American Marketing Association
Releases 2004 Marketing Salary Survey Results
Beyond Compensation, Results Also Reveal
Insights into Marketing Professionals and the Companies They Keep
The American Marketing Association along with Aquent have released the 2004
Aquent/AMA Marketing Salary Survey. Claiming to be the most comprehensive of
its kind ever conducted, the survey offers an in-depth exploration of the
dynamics at work in marketing today, as well as the little explored area of
psychographics – charting the personality traits of an individual – in the
In a surprising turn from the trend of the last two decades, according to
the survey, today’s marketing professional no longer measures personal
achievement solely in terms of financial compensation. Of the close to
10,000 AMA members and Aquent contacts polled, professional satisfaction now
includes new elements such as corporate culture, business ethics, work/life
balance, and pride in accomplishment. Also high on the list are appropriate
levels of responsibility, the ability to make full use of skills, and
Equally significant is that of the respondents who reported an increase in
their core business over the last five years, over 80% consider their
company to be socially responsible or ethical. Conversely, of those
participants whose core business decreased over the same period, only 61%
view their companies in a positive light.
Therefore, the survey demonstrates that beyond an equitable salary, a
pleasant work environment, and the opportunity to grow and exercise their
skills, today’s marketing professionals are looking for a company of which
they can be proud. Clearly, ethics play an important part in overall job
“We originally designed the survey as a tool to help us stay ahead of the
marketplace by creating an even better fit between our consultants and
client companies,” says Jenny Norwood, Aquent’s Marketing Director.
“Offering the survey free of charge on the Internet is Aquent’s contribution
to opening the lines of communication between all marketing professionals
and their employers in this compelling new environment,” she adds.
Further key findings include:
More than 80% of marketers surveyed
regarded marketing ROI and new technology initiatives as very important.
Job satisfaction means much more than a
paycheck; work/life balance, the level he or she is trusted, corporate
culture, the fit between job responsibilities and skills and business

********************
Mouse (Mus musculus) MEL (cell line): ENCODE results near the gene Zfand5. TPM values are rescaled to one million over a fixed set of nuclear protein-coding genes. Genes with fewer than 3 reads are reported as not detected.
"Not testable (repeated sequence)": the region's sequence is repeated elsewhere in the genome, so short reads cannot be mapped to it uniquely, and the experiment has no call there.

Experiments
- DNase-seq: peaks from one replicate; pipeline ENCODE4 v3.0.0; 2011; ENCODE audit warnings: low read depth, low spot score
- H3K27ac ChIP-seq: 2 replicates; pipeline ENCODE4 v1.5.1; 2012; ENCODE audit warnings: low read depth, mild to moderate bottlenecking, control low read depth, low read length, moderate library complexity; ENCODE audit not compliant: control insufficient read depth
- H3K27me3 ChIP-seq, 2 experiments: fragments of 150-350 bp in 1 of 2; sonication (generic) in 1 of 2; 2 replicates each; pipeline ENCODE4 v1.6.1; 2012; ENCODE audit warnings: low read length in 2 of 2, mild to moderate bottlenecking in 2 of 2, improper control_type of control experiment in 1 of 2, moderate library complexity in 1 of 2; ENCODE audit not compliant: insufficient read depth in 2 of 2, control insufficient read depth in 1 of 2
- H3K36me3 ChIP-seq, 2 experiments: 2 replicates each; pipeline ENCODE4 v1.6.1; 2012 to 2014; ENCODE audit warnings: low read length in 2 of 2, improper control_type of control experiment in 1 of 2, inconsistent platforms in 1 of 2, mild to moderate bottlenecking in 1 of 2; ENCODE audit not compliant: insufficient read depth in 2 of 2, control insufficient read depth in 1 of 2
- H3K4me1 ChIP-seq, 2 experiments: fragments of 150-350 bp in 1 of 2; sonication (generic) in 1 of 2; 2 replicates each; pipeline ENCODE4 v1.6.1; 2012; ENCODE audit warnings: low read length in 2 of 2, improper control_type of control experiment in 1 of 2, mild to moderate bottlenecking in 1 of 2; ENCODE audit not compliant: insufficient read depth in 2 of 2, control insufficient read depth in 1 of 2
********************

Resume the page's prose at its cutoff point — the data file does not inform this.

ethics are all important components.
Over 60% believe that understaffing is a
severe problem for their organization.
More than half of all marketers stated that
firefighting and time management are problematic.
87% of marketers polled work more than 40
hours per week.
92% of those who feel their skills closely
match their job’s demands express satisfaction with their current level of
Dissatisfaction is common among those who
believe they are overqualified for their jobs.
58% feel firefighting and time managements
are problematic. In companies with over 10,000, the figure is even higher.
80% of marketers from smaller companies
rated the caliber of their work as exceptional. The percentage rating
their work exceptional decreased dramatically as company size increased.
Middle managers are more inclined to feel
their projects are rushed.
“This unusual survey
benefits both marketing professionals and hiring companies by examining
issues beyond standard compensation and job satisfaction levels,” says Nancy
Costopulos, Senior Director Marketing and Sales for the American Marketing
Association. “The survey demonstrates a clear understanding of the
marketplace and will keep marketing professionals well informed of salary
trends.” National in scope, the Aquent survey was conducted online by
Vermont-based 6 Degrees. It drew upon close to 10,000 respondents from a
sample set of over 70,000 marketing professionals – 95% of which are
The survey findings, as well as an online salary tool, are available at www.marketingsalaries.com.
MarketingHire.com - 2004 Median Marketing Salaries
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